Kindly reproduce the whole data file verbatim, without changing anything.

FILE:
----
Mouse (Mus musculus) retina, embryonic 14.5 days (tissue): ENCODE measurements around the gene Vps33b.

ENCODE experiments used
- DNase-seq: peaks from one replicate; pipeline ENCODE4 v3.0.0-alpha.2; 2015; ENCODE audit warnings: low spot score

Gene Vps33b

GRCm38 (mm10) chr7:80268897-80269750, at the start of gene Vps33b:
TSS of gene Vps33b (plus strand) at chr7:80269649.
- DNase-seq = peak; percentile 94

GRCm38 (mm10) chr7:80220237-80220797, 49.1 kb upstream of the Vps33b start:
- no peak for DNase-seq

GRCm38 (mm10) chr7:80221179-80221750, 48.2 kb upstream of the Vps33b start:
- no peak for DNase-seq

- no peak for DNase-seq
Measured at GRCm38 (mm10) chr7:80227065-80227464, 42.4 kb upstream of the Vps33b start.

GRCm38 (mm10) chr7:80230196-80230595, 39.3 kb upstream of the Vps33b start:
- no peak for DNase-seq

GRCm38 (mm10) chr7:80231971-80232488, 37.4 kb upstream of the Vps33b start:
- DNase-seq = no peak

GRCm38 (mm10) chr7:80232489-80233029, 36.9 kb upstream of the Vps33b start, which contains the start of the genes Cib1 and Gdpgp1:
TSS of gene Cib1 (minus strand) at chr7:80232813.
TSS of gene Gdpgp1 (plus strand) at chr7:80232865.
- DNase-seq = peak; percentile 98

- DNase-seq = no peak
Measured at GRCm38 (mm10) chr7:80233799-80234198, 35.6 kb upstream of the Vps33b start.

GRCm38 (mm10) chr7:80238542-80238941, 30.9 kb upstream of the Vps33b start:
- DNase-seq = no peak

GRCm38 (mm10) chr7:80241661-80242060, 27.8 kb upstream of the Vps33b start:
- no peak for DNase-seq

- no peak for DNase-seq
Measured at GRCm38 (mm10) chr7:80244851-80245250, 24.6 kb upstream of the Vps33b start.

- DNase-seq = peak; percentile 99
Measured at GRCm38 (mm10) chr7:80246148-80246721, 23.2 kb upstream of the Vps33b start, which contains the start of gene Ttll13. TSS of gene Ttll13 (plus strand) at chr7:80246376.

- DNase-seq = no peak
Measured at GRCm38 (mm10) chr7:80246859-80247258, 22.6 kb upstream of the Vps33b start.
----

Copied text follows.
Mouse (Mus musculus) retina, embryonic 14.5 days (tissue): ENCODE measurements around the gene Vps33b.

ENCODE experiments used
- DNase-seq: peaks from one replicate; pipeline ENCODE4 v3.0.0-alpha.2; 2015; ENCODE audit warnings: low spot score

Gene Vps33b

GRCm38 (mm10) chr7:80268897-80269750, at the start of gene Vps33b:
TSS of gene Vps33b (plus strand) at chr7:80269649.
- DNase-seq = peak; percentile 94

GRCm38 (mm10) chr7:80220237-80220797, 49.1 kb upstream of the Vps33b start:
- no peak for DNase-seq

GRCm38 (mm10) chr7:80221179-80221750, 48.2 kb upstream of the Vps33b start:
- no peak for DNase-seq

- no peak for DNase-seq
Measured at GRCm38 (mm10) chr7:80227065-80227464, 42.4 kb upstream of the Vps33b start.

GRCm38 (mm10) chr7:80230196-80230595, 39.3 kb upstream of the Vps33b start:
- no peak for DNase-seq

GRCm38 (mm10) chr7:80231971-80232488, 37.4 kb upstream of the Vps33b start:
- DNase-seq = no peak

GRCm38 (mm10) chr7:80232489-80233029, 36.9 kb upstream of the Vps33b start, which contains the start of the genes Cib1 and Gdpgp1:
TSS of gene Cib1 (minus strand) at chr7:80232813.
TSS of gene Gdpgp1 (plus strand) at chr7:80232865.
- DNase-seq = peak; percentile 98

- DNase-seq = no peak
Measured at GRCm38 (mm10) chr7:80233799-80234198, 35.6 kb upstream of the Vps33b start.

GRCm38 (mm10) chr7:80238542-80238941, 30.9 kb upstream of the Vps33b start:
- DNase-seq = no peak

GRCm38 (mm10) chr7:80241661-80242060, 27.8 kb upstream of the Vps33b start:
- no peak for DNase-seq

- no peak for DNase-seq
Measured at GRCm38 (mm10) chr7:80244851-80245250, 24.6 kb upstream of the Vps33b start.

- DNase-seq = peak; percentile 99
Measured at GRCm38 (mm10) chr7:80246148-80246721, 23.2 kb upstream of the Vps33b start, which contains the start of gene Ttll13. TSS of gene Ttll13 (plus strand) at chr7:80246376.

- DNase-seq = no peak
Measured at GRCm38 (mm10) chr7:80246859-80247258, 22.6 kb upstream of the Vps33b start.